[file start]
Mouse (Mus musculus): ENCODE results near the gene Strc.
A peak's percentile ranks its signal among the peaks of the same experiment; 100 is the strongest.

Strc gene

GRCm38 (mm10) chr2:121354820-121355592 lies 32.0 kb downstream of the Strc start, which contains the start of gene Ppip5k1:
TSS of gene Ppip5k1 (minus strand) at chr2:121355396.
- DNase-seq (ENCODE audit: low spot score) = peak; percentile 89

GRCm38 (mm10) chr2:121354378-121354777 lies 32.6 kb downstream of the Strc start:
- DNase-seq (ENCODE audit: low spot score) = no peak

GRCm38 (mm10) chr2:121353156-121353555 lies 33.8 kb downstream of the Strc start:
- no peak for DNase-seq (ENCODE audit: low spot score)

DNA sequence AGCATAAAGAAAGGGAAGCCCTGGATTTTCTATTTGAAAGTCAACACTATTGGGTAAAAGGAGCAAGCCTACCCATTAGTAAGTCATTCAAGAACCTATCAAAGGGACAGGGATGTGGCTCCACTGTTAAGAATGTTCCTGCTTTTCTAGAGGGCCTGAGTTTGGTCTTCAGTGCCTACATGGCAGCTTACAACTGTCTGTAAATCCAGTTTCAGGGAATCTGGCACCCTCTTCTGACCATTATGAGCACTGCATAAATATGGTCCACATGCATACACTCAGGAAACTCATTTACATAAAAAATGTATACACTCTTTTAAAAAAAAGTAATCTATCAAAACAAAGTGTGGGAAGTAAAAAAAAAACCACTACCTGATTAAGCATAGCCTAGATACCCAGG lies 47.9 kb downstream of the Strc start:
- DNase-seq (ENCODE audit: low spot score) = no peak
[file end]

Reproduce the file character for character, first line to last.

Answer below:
Mouse (Mus musculus): ENCODE results near the gene Strc.
A peak's percentile ranks its signal among the peaks of the same experiment; 100 is the strongest.

Strc gene

GRCm38 (mm10) chr2:121354820-121355592 lies 32.0 kb downstream of the Strc start, which contains the start of gene Ppip5k1:
TSS of gene Ppip5k1 (minus strand) at chr2:121355396.
- DNase-seq (ENCODE audit: low spot score) = peak; percentile 89

GRCm38 (mm10) chr2:121354378-121354777 lies 32.6 kb downstream of the Strc start:
- DNase-seq (ENCODE audit: low spot score) = no peak

GRCm38 (mm10) chr2:121353156-121353555 lies 33.8 kb downstream of the Strc start:
- no peak for DNase-seq (ENCODE audit: low spot score)

DNA sequence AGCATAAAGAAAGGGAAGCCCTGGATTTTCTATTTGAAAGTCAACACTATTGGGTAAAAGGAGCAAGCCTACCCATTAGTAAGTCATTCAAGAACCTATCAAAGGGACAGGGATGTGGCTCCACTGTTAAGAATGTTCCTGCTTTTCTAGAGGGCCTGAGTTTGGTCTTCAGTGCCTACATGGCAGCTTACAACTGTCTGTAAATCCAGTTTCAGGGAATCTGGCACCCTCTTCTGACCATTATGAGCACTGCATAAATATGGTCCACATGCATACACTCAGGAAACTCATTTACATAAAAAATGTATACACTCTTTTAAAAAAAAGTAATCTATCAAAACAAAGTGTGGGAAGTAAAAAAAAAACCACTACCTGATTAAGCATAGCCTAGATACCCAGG lies 47.9 kb downstream of the Strc start:
- DNase-seq (ENCODE audit: low spot score) = no peak